WHERE 126 John, 416-979-0044, www.circatoronto.com
SIZE 55,000 square feet
OPENS Friday (October 5)
If nothing else, Peter Gatien has definitely learned how powerful the media can be in making or breaking a nightclub.
You'd have to have been living under a rock for the past two years not to know something about Circa, the brand new mega-club headed by Gatien, best known as the Canadian from Cornwall who ruled NYC's club scene before Rudy Giuliani and the family values brigade crushed everything that was once interesting about the Big Apple club scene.
The well-documented delays and dramas have only fed the massive hype behind his latest ambitious venture.
The highly anticipated four-floor multi-room and multi-purpose venue finally opens this weekend. However, with anticipation also comes a significant amount of skepticism and speculation. Momentum and interest guarantee that the first six months will be insanely busy, but how do you keep the fickle club crowd after that?
"Your club can be gilded in gold, but in the end it's the crowd you draw that makes you an institution or just another club that came and went," says Gatien as he lounges on a couch covered in sawdust from the ongoing construction.
"You have to reinvent yourself fairly often. As well as I think we've put this place together, I can't fall in love with it to the point where we can just open the doors and assume people are going to love us. I wish life were that easy. It's more like putting on a Broadway show every night."
The key, he says, is to put a lot of effort into drawing an eclectic crowd.
"I don't want everyone here to be gay. I don't want everyone here to look like they're from Bay Street. I don't want everyone here to be hiphop. You bring people together who have their fingers on the pulse of different parts of the culture and give them their comfort zones in the club.
"The guy wearing the Armani suit sees a guy in sequins and thinks he's a total loser, and the guy in sequins thinks the guy in the suit is a loser. I've found over the years, though, that when you get a wide range of people together like that, by the end of the night you see them sitting together and talking, exchanging ideas."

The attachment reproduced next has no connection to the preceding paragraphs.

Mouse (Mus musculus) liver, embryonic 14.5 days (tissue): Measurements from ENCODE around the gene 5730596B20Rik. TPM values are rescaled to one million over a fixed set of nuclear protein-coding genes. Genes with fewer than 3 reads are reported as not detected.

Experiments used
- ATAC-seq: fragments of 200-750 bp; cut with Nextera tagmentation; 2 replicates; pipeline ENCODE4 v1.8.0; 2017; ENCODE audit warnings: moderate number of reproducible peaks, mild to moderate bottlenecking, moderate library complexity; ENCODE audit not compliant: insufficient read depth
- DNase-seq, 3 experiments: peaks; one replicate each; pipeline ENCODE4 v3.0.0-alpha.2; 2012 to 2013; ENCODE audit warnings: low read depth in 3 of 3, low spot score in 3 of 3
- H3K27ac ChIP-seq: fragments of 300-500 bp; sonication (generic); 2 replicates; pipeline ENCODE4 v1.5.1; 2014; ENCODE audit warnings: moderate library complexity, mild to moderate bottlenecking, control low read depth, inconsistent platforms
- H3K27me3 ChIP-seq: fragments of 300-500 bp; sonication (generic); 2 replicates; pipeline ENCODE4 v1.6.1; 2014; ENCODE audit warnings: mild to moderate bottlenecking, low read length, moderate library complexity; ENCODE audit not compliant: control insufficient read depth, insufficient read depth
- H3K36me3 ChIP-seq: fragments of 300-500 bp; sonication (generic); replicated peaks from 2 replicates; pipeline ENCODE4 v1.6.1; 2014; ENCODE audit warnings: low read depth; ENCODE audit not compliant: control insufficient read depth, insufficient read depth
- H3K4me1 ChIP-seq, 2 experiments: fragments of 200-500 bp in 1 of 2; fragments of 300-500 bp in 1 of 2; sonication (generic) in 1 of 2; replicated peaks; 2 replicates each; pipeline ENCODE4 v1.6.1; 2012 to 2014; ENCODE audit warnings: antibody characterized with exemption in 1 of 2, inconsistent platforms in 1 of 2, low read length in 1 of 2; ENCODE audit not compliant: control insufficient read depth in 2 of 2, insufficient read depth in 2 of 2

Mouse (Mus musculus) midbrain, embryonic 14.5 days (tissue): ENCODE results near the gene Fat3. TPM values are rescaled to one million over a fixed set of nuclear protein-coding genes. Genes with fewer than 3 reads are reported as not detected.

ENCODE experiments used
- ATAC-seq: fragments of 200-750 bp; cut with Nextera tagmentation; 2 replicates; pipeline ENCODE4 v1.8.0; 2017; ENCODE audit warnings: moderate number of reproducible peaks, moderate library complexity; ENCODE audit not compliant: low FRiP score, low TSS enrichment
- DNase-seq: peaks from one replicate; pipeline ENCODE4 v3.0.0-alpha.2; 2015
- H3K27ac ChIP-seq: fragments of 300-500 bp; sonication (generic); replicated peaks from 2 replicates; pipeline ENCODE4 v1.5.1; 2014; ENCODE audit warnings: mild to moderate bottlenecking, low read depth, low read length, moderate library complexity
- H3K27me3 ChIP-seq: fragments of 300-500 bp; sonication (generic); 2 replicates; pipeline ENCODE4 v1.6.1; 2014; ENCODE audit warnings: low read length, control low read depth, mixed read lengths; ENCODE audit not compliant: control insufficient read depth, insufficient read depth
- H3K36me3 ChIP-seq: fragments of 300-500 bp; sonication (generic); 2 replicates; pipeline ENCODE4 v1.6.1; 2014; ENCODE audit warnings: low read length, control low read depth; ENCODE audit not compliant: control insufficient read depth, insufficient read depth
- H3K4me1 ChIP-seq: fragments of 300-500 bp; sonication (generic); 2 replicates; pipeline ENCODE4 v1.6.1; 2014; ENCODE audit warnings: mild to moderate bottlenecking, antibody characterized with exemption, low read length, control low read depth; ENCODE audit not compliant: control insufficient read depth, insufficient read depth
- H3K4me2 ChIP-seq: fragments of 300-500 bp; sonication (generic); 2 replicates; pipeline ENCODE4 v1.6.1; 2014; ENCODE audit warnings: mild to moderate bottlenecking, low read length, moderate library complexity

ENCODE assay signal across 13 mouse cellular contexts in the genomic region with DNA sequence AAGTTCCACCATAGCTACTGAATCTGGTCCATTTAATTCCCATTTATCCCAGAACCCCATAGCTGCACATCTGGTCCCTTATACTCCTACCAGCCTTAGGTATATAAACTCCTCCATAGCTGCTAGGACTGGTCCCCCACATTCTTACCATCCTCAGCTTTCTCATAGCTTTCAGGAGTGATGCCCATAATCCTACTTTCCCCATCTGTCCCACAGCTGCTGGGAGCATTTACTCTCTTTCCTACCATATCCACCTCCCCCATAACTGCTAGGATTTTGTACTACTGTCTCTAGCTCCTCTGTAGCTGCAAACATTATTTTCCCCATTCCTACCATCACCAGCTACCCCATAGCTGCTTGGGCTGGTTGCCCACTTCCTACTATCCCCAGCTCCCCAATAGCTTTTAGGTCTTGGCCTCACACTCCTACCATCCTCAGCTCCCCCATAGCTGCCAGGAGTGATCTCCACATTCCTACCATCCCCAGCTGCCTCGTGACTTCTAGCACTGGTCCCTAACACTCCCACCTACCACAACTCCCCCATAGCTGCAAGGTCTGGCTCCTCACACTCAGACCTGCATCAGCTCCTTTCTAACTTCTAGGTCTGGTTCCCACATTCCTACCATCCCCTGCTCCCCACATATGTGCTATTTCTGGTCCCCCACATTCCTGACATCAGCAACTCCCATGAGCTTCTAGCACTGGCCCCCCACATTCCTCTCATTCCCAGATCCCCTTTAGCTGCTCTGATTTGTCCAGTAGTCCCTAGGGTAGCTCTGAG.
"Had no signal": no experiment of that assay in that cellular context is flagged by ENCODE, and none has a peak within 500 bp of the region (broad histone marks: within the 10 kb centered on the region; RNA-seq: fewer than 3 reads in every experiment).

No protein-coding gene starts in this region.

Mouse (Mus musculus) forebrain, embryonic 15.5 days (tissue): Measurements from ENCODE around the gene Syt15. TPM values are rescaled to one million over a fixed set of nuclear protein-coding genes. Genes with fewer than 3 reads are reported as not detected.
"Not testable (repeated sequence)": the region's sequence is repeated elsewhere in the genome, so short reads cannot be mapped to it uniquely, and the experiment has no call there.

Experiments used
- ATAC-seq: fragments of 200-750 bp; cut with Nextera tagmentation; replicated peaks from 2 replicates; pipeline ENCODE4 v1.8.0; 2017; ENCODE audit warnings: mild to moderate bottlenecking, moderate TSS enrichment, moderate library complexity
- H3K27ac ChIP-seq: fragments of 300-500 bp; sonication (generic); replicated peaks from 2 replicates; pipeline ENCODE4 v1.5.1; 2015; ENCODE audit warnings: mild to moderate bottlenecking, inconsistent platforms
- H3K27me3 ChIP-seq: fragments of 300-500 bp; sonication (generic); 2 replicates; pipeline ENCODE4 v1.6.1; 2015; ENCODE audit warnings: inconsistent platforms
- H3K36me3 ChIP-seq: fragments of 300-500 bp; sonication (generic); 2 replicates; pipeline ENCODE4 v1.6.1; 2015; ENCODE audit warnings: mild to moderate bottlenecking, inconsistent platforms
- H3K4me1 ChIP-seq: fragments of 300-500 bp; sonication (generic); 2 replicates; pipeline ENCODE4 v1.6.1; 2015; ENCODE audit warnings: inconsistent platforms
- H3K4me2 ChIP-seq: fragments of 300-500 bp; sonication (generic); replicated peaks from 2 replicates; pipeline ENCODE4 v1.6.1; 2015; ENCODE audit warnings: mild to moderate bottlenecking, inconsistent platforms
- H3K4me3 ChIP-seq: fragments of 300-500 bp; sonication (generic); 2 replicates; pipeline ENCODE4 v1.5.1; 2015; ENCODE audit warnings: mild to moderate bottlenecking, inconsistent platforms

It's been a while since guys in sequins were a common sight in the club district. They've long since been replaced by baseball-cap-wearing suburbanites and Bay Street boys out on a weekend rampage.
You have to wonder whether Gatien has been out of the nightclub scene too long if he thinks he can recreate that clash of avant-garde and mainstream in the heartland of top-40 clubs and bottle-service lounges.
Of course, plastering the entry walls with Bruce La Bruce photos of gay skinheads and trannies does help establish that this isn't your regular meat market.
"If the Bruce LaBruce stuff is offensive to you, you're probably in the wrong place. Yeah, we're in the club district, but we're not going after that frat bar market. If some of those people want to come in here, they're welcome, but if they want to fit in, I guess they'll have to get a little sharper."
Even if this ends up being Toronto's biggest nightclub flop, it will definitely raise the bar for its competitors. Gatien's throwing a million and one ideas at this spot (and millions of dollars), and even in the midst of all the frantic last-minute construction, it's easy to see that nothing else in town compares.
In fact, there's little else like it in the world right now, and Torontonians aren't the only ones watching this project closely.
Are we ready for an artsy party on a grand scale? Only time will tell, but the massive crowds for Nuit Blanche are a sign that we can finally admit we're not just some square provincial town.